In this blog I ask whether big pension funds can act small and connect with their pensioners in a meaningful way. I conclude that it will be easier for the consolidators to do this, than the small pension fund.
Zpen – how Zurich’s pensioners have clubbed together
I’m a pensioner of a corporate defined benefit pension plan.sponsored by Zurich , the insurer. Twic a year I receive a little magazine from the Zurich Pensioners Association called “Contact plus” which gives me local news and articles relevent to my new found seniority. I can walk, play croquet and dine with fellow pensioners- and share stories and reminiscance.
It also contains personal congratulations to pensioners reaching 80 and 100 and a list of pensioners who have died over the past six months , touchingly entitled “a fond farewell”.
Although I am probably working as hard as I ever did when at Allied Dunbar, Eagle Star and Zurich, this magazine makes me think of the future. I pay a small subscription to be a member of the Zurich Pensioners Association and it is money well spent.
The link to the financial aspects of being a pensioner is maintained through a column from Tina Gilchrist, a specialist adviser to pensioners and a section telling us of paydays for the next six months, but that is about it, as far as “pensions” are concerned.
Reading “Contact Plus” reminds me that Zurich was actually a number of offices around the country with entirely different cultures and that each had its own identity. This persists into later life, where local groups seem to coalesce around life assurance (Swindon), pensions (Cheltenham) and general insurance (Portsmouth and Cheltenham). Local offices were satellites to these three hubs of the big life companies within the group. Reading Contact, I see how the pensioners group maintains these small groups and organises itself around “thinking small”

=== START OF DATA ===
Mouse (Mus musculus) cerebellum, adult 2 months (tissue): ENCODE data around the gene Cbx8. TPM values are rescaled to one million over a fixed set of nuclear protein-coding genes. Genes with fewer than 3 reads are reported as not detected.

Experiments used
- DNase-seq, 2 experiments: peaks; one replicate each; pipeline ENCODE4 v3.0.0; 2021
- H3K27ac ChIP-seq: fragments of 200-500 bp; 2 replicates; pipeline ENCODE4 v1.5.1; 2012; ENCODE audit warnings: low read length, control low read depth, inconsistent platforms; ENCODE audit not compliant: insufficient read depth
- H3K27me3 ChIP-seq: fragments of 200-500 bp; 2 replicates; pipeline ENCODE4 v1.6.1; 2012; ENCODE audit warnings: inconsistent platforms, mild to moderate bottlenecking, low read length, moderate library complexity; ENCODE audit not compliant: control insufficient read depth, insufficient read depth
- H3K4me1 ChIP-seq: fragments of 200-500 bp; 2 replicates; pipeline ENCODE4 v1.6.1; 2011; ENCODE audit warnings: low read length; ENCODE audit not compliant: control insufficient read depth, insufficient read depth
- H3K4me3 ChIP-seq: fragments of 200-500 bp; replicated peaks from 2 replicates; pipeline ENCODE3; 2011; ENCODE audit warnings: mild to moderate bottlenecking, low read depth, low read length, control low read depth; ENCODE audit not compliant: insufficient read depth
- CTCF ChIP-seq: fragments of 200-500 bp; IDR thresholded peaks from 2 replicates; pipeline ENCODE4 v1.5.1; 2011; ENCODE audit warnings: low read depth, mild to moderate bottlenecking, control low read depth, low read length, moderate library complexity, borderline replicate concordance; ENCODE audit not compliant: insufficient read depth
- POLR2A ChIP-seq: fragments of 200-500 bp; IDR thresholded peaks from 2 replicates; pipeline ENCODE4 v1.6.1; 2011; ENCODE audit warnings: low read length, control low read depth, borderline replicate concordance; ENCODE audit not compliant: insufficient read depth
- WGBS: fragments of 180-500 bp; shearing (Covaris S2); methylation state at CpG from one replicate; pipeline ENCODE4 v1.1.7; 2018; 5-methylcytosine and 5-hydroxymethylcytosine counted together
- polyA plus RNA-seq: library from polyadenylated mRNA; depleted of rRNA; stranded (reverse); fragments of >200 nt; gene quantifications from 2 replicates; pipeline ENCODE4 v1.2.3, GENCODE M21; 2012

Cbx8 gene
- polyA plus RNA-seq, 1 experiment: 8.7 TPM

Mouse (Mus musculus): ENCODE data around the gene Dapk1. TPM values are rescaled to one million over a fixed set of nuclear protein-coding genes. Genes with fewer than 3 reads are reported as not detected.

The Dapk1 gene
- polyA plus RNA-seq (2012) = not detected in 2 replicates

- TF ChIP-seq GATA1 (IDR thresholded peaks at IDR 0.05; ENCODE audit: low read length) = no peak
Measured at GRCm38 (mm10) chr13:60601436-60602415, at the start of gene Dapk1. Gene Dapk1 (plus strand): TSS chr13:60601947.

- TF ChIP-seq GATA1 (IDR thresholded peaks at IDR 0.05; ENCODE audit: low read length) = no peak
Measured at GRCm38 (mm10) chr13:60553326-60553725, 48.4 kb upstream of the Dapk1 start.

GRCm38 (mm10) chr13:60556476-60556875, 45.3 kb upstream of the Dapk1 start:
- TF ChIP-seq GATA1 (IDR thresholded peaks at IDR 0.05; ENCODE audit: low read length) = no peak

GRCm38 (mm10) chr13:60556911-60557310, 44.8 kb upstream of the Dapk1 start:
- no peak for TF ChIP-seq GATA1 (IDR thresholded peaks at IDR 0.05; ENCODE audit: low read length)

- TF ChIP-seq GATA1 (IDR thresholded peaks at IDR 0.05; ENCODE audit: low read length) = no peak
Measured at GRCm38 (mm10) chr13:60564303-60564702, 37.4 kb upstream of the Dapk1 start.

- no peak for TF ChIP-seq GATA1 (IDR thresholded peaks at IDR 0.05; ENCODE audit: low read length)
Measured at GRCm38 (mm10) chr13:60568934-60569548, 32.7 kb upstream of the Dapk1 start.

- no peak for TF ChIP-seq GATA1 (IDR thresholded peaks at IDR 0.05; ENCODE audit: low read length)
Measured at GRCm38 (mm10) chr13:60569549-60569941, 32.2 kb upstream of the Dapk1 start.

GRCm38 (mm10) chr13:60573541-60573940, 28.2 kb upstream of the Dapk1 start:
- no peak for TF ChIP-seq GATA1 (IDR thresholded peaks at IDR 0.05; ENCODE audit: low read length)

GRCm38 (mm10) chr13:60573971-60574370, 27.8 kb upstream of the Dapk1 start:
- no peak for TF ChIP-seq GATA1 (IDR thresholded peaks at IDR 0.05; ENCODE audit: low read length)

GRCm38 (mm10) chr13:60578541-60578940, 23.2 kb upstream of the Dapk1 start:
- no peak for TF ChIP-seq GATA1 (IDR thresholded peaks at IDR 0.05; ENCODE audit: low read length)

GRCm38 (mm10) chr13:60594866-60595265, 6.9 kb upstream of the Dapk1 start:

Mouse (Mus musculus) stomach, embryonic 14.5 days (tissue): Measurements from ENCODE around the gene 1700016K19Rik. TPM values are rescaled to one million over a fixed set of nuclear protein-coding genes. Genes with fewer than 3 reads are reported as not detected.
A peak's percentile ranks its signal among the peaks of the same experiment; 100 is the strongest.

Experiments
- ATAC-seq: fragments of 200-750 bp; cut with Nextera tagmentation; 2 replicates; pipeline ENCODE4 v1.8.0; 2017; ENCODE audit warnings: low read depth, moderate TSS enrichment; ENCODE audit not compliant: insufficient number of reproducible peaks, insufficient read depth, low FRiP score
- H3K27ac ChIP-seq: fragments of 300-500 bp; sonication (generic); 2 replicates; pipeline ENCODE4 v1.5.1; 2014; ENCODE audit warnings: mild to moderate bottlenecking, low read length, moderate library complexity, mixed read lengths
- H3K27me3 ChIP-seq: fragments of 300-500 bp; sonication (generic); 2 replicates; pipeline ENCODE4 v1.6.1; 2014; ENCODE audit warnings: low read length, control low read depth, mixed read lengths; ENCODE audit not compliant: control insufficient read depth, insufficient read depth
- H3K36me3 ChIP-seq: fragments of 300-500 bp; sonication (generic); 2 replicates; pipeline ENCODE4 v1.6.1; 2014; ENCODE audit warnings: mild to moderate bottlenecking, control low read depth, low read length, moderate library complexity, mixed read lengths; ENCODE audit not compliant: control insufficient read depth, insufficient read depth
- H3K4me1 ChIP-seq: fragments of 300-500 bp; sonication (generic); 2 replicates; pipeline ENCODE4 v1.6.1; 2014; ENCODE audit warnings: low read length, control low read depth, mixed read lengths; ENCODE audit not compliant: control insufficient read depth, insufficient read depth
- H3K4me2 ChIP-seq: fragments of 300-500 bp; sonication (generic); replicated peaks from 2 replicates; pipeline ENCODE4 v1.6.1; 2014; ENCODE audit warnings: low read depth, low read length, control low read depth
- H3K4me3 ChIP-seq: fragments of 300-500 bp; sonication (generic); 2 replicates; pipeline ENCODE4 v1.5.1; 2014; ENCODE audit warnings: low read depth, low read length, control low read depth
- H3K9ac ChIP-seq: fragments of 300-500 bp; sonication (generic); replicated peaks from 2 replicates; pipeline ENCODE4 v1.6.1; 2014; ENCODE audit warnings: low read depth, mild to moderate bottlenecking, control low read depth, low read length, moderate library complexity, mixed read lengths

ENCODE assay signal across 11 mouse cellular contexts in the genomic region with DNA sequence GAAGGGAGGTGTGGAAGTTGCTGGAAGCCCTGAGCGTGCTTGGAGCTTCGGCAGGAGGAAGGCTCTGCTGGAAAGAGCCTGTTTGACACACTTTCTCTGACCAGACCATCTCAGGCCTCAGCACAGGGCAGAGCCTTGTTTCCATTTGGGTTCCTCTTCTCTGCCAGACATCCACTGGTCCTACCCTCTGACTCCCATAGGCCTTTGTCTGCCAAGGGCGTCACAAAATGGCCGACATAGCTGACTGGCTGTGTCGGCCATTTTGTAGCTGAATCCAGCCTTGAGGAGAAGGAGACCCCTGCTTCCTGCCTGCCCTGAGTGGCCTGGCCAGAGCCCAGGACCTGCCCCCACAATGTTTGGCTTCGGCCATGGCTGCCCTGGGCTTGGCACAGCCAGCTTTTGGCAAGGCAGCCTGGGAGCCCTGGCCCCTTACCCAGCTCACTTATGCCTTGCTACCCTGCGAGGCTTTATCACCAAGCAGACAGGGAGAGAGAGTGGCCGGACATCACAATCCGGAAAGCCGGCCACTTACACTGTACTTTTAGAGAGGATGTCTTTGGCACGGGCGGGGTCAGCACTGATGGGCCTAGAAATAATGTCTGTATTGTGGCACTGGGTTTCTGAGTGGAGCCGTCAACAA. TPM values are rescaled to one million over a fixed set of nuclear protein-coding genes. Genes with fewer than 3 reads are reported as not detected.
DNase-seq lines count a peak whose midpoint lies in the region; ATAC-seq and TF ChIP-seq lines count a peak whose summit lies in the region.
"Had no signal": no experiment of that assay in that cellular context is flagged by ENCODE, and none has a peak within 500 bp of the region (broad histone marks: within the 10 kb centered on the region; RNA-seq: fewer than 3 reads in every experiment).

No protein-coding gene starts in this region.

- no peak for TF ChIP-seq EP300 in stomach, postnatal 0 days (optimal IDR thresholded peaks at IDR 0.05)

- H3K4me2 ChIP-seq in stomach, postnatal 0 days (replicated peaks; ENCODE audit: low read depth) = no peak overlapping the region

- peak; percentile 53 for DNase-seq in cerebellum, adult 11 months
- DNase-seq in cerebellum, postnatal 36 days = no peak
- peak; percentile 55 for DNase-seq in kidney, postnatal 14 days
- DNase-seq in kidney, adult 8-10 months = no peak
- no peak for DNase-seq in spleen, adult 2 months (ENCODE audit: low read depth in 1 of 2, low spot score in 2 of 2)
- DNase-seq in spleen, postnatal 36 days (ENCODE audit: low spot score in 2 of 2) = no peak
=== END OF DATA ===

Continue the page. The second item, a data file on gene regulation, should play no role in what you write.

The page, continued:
I imagine being within a small DB plan , this sense of continuity and local identity is focussed on one or two locations. Then there are schemes with massive concentrations of pensioners such as Rolls Royce at Derby or Unilever on the Wirral. These pensioner associations have local significance too and can provide inter-generational benefits. The children and grand children of today’s pensioners may well be working in the same business, perhaps having been apprenticed. This romantic view was what inspired the Levers to develop Port Sunlight, the Cadburys to build Bourneville.
It was when large companies thought small, that the idea of the “trustee” was most important. Most DB pension schemes still have a pensioner trustee, who’s job is to look after the interests of the scheme as a whole but of pensioners in particular. Pensioner trustees were very important to pensioners in years gone by, sadly – like most member nominated trustees, their role has been diminished. Pension schemes have enough to think of , without thinking small – or so it seems.
Pensioners have a lot more energy than younger members of pension schemes might think. They are often extemely active in their stewardship of the organisations they involve themselves in and that includes the affairs of companies into which they invest. AGMs of large corporates are always packed with elderly shareholders keen to let their thoughts be heard.